Advertisement
YOU ARE HERE: HeraldMail HomeCollectionsScientists
IN THE NEWS

Scientists

NEWS
June 27, 2008
Science has come a long way since '70s To the editor: I would like to respond to the letter on June 17, 2008, entitled "Environmentalism is License to Intrude" by Edgar Foltz. I, too, read the commentary by George Will on May 28, and I remember from the 1970s seeing the comments in the news that Will referred to stating the climate was getting colder. I differ, however, with the conclusions reached by Will and Foltz that the statements made in 1975 are evidence that the current conclusions on global warming are wrong and that climatologists are confused.
Advertisement
NEWS
By HEATHER KEELS | March 21, 2008
HAGERSTOWN - Three bank employees each pointed to the same blond, goatee-clad face in the photo lineup, but something seemed wrong. The man they identified was 6-foot-4, but the bank robber shown in surveillance footage was barely taller than the teller window. In fact, when investigators brought the suspect in to stand at the counter, images from the same camera showed his face nearly a head above the robber's. "In this case, we got someone unarrested based on the evidence," said Jeffrey Kercheval, a forensic scientist for the Hagerstown Police Department.
NEWS
By HEATHER KEELS | March 20, 2008
HAGERSTOWN -- Three bank employees each pointed to the same blond, goatee-clad face in the photo lineup, but something seemed wrong. The man they identified was 6-foot-4, but the bank robber shown in surveillance footage was barely taller than the teller window. In fact, when investigators brought the suspect in to stand at the counter, images from the same camera showed his face nearly a head above the robber's. "In this case, we got someone unarrested based on the evidence," said Jeffrey Kercheval, a forensic scientist for the Hagerstown Police Department.
NEWS
by JULIE E. GREENE | January 21, 2007
Two years ago when Sharpsburg resident Dave Lemarie learned that male fish containing eggs had been discovered in the Potomac River basin, he and his wife stopped drinking tap water. Lemarie, a biologist who is not studying the river - reasoned that if the water did that to the fish, it could not be good for people. Since 2002 there have been several fish kills and a high percentage of tested smallmouth bass found to be intersex - exhibiting characteristics of the opposite sex, said Vicki Blazer, a fish pathologist with the U.S. Geological Survey at the Leetown Science Center in Kearneysville, W.Va.
NEWS
by PEPPER BALLARD | October 4, 2006
HAGERSTOWN - For about three hours Tuesday, a forensic scientist told jurors about blood spatter, strange rocks and one usable fingerprint found in the investigation of Shirley P. Finfrock's bludgeoning death. During the second day of testimony in Jack L. Hammersla Jr.'s second trial on charges that he killed Finfrock, Western Maryland Regional Crime Lab Supervisory Forensic Scientist Jeffrey C. Kercheval told jurors the woman was lying on the left side of her bed when the perpetrator - who swung a weapon consistent with a bloodied 2-by-6 found in her living room - stood at her bedside.
NEWS
by TIM ROWLAND | July 6, 2006
Now that even known environmentalist President Bush has acknowledged the realities of global warming, the debate has moved into its next, and most comical, phase. This would be, how to FIX the problem of global warming. Some scientists are saying that the best option is to reduce the noxious gases that are emitted by automobiles, factories, power plants and Harry Reid. But if that doesn't happen, and with any luck it won't, we need to be prepared, scientists say. To that end, they are considering some radical solutions, including -no kidding - an unimaginably huge, circular sunscreen to shield the earth from the sun; tricking the oceans into growing more algae, which would soak up carbon dioxide before dying and falling into the depths of the sea; trillions of tiny mirrors to reflect sunlight; and simulated volcanos to act as atmospheric insulation.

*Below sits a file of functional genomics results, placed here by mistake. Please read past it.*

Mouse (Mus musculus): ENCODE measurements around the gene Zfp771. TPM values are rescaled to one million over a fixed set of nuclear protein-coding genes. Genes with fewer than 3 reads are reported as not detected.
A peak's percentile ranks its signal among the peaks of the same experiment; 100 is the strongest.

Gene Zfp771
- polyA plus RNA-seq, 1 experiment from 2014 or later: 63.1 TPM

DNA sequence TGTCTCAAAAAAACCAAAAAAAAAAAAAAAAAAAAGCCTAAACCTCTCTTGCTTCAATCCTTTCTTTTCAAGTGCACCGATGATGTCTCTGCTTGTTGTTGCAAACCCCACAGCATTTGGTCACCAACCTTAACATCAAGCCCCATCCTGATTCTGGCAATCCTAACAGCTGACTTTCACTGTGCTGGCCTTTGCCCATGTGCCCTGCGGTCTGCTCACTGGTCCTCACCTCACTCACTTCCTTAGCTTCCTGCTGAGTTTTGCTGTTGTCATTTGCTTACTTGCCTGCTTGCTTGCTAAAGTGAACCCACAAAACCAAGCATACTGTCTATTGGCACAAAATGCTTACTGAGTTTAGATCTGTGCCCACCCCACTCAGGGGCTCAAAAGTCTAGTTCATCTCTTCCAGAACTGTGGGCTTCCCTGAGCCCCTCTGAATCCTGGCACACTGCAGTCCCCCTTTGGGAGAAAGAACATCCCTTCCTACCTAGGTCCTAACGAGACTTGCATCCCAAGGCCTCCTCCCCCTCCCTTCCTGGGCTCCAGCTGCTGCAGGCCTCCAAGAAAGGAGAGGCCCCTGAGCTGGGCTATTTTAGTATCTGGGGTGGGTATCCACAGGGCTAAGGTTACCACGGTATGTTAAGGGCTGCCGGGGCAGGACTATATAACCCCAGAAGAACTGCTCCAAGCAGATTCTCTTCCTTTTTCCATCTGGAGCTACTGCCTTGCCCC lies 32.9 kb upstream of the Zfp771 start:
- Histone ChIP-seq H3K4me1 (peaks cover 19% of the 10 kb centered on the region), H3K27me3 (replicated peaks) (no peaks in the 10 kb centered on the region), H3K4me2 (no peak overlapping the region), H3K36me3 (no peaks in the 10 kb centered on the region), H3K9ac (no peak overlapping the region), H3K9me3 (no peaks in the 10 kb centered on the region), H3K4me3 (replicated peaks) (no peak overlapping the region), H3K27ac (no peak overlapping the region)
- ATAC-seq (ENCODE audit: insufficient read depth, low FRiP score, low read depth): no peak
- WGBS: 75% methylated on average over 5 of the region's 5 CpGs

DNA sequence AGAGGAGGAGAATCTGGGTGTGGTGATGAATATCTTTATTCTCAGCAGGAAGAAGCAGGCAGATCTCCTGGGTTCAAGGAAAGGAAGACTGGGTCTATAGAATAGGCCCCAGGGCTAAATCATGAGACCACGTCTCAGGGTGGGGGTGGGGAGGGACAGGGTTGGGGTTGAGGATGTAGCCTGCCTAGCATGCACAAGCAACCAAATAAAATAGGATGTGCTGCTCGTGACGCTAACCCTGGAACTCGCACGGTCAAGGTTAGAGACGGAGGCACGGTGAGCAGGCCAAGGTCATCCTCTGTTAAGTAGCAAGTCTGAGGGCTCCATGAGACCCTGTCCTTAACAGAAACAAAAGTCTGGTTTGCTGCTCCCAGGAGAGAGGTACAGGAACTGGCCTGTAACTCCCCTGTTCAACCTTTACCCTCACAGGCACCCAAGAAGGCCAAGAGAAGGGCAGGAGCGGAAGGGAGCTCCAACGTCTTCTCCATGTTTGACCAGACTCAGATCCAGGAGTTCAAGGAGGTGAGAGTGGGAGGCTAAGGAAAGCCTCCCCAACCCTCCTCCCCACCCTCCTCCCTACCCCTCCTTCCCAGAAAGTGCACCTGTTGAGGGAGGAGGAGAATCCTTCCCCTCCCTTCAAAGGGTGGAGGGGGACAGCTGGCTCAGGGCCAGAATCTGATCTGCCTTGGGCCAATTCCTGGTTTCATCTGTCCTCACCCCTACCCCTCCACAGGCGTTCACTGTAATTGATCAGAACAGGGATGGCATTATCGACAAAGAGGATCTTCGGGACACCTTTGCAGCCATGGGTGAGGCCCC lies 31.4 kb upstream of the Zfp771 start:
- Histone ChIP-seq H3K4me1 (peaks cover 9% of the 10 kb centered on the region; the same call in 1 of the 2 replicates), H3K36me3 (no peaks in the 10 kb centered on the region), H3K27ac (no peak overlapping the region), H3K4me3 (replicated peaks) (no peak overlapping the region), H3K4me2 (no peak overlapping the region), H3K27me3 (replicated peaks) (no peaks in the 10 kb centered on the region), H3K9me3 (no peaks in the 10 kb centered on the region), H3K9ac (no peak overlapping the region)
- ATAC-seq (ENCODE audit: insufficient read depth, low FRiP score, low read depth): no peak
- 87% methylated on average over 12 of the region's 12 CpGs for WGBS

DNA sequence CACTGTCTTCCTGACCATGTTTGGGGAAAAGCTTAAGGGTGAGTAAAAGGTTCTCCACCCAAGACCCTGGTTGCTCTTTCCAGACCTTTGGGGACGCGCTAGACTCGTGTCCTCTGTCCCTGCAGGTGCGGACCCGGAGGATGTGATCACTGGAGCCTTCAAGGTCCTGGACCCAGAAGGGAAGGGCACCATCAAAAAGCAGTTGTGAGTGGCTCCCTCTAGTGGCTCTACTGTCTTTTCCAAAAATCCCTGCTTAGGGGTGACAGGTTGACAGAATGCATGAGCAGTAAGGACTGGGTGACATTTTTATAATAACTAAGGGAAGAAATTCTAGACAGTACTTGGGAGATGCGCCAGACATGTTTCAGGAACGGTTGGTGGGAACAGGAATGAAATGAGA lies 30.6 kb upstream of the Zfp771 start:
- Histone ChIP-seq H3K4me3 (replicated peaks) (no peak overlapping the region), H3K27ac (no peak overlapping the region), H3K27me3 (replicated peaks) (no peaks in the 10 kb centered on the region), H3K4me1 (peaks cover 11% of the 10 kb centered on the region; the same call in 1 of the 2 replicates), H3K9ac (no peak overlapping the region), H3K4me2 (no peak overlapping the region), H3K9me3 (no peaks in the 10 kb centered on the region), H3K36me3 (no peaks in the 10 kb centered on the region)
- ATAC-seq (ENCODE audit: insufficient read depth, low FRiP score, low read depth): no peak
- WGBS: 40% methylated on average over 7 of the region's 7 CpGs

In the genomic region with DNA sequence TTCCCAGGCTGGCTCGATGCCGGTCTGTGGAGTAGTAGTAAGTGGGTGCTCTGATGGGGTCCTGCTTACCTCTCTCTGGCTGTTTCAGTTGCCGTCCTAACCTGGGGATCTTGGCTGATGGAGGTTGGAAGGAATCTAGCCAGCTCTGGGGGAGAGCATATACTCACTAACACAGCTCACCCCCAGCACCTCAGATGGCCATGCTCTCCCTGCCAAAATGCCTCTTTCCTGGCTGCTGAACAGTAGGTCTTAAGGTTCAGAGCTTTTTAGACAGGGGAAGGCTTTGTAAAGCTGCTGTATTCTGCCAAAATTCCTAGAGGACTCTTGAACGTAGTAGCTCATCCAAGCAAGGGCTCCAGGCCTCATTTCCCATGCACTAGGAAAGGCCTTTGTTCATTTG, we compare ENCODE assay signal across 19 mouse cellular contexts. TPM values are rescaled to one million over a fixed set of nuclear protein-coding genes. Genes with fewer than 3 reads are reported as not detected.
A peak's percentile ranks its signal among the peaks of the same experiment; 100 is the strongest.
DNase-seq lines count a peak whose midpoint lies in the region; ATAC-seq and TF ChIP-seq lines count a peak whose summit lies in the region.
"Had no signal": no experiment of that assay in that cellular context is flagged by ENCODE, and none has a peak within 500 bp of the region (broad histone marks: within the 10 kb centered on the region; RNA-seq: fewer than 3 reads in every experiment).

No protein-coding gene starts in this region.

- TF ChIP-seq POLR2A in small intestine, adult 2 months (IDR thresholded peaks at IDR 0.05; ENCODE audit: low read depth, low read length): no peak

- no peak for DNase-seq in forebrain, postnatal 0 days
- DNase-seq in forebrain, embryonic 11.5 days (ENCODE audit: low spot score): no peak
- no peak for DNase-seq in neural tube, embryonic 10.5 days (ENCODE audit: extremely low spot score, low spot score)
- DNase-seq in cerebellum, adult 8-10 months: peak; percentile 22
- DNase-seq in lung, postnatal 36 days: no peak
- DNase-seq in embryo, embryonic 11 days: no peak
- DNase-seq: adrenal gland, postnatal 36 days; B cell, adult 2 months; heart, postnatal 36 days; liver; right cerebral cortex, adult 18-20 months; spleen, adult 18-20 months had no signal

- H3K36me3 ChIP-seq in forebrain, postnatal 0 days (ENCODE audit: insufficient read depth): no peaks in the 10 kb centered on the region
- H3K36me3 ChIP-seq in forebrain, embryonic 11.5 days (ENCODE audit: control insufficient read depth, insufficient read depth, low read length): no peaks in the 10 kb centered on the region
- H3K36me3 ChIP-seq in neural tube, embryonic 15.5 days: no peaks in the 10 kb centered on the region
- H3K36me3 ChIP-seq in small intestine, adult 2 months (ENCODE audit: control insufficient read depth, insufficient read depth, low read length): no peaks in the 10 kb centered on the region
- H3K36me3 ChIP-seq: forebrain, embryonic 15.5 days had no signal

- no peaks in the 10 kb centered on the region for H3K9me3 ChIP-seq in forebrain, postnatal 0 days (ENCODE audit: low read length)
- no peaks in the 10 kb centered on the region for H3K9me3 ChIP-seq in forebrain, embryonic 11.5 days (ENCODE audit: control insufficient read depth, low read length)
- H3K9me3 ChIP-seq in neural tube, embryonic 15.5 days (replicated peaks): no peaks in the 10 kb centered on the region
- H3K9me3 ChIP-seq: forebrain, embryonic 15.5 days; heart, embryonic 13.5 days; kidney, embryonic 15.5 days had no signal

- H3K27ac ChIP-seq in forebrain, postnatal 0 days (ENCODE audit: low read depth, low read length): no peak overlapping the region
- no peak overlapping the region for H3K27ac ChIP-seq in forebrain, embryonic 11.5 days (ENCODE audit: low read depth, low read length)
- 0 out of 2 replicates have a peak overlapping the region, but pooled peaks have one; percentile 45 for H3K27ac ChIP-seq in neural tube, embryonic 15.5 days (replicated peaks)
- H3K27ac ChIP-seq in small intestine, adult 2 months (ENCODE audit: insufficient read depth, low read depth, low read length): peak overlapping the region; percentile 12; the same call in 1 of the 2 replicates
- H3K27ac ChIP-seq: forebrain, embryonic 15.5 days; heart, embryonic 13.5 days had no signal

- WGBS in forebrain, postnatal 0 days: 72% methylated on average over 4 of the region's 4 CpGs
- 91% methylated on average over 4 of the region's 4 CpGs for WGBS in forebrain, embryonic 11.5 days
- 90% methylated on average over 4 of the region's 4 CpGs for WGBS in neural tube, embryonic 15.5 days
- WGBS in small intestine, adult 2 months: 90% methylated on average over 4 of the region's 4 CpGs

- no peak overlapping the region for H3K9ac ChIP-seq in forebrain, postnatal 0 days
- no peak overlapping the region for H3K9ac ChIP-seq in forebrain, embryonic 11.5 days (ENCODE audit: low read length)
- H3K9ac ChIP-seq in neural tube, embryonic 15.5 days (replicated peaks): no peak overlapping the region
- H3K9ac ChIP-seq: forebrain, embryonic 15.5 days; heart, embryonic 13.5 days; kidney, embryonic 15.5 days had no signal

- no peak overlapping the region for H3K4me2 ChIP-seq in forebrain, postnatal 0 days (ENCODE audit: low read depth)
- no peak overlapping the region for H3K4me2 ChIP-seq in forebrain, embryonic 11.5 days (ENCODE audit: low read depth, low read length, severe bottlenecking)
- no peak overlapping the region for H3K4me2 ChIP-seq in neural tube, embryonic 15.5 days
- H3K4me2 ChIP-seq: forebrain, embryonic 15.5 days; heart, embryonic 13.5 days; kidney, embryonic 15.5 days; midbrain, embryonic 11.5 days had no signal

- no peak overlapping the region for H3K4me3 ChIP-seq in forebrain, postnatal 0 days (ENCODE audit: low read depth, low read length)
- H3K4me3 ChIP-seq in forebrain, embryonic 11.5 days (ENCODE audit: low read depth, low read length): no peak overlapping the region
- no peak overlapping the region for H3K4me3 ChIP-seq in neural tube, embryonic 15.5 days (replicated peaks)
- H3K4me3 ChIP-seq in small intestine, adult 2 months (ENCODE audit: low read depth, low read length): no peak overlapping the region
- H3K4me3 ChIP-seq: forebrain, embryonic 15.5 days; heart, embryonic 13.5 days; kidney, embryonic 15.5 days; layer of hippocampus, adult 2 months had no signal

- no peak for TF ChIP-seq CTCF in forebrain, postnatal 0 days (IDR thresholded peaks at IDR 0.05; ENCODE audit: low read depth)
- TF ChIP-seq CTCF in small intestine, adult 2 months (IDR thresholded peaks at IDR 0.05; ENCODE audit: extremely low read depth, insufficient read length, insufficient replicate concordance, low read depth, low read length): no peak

NEWS
By Chad A. Gross | December 31, 2005
To the editor: In response to Doug Martin's "Science deals another blow to design": Mr. Martin, you have great faith in your evolutionary doctrine and those who misconstrue science in order to fit their preconceived naturalistic ideas. I have a few questions that I would like you to ponder for a moment: 1. Where has macroevolution (Example: dog to cat) ever been observed? What's the mechanism for getting new complexity such as new vital organs? How, for example, could a caterpillar evolve into a butterfly?
NEWS
By KRISTIN WILSON | September 9, 2005
kristinw@herald-mail.com Eww! It's the scream heard when a cockroach scurries across the kitchen floor or when antennaed beetles bombard the family picnic. But that's not quite what you'd hear among the Smithsonian Institution's team of entomologists at the National Museum of Natural History. If they had anything to say about such specimens, it might be: Oooh! Ahh! Bugs and insects can be fascinating subjects. On Saturday, Sept. 17, the top insect scientists at the Smithsonian will be sharing their expertise with visitors to the museum.
NEWS
by GREGORY T. SIMMONS | January 14, 2005
gregs@herald-mail.com HAGERSTOWN - Scientists charged with determining the level of pollutant contamination at the former Central Chemical plant on Mitchell Avenue in Hagerstown did not find any surprises in data released Thursday night, but how much cleanup is needed has yet to be determined. The site that held the former fertilizer and pesticide plant was listed as a federal Superfund site in 1997, warranting federal and local oversight of cleanup efforts. Thursday's discussion at Haven Lutheran Church was the latest in a series of public meetings that have been held to update the community on the project.
The Herald-Mail Articles
|